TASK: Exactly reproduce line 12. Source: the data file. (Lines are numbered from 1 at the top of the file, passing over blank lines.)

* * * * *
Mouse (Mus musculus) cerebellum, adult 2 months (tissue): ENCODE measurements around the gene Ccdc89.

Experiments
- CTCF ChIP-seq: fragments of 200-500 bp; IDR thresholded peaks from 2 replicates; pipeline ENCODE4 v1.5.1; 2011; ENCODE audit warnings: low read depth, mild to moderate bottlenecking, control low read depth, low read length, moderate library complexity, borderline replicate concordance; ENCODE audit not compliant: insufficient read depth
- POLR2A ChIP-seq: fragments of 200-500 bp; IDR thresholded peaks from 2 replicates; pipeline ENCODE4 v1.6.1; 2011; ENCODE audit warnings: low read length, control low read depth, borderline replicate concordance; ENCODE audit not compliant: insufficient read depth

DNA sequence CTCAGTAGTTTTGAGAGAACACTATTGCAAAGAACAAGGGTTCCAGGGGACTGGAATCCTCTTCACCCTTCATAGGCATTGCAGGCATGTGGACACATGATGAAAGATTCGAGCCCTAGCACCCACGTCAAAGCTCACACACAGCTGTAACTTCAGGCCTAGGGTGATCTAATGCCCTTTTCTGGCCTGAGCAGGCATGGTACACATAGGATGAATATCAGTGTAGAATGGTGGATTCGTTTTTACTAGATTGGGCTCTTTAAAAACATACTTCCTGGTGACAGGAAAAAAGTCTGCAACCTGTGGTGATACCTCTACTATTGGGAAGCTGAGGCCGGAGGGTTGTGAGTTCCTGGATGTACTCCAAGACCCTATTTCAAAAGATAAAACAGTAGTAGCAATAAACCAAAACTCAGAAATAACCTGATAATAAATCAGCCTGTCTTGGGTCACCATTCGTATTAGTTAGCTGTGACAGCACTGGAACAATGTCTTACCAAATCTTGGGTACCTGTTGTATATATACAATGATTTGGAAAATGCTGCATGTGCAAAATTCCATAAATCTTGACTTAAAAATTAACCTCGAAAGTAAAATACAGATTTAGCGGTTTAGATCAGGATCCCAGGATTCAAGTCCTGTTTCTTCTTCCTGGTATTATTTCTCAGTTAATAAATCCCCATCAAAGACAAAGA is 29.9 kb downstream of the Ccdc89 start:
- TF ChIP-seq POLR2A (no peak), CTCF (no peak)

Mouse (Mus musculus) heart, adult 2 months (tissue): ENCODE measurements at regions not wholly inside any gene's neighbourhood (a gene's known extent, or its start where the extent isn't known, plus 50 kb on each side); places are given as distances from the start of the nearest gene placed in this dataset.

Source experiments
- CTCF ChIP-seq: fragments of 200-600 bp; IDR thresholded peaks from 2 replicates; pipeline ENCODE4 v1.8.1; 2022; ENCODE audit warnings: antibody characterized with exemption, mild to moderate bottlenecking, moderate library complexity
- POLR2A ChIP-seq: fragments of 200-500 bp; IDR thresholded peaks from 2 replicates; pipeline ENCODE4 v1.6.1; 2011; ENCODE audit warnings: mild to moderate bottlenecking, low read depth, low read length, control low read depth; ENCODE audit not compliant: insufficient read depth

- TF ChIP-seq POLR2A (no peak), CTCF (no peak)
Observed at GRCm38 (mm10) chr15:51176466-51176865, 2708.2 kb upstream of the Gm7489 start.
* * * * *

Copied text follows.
Observed at GRCm38 (mm10) chr15:51176466-51176865, 2708.2 kb upstream of the Gm7489 start.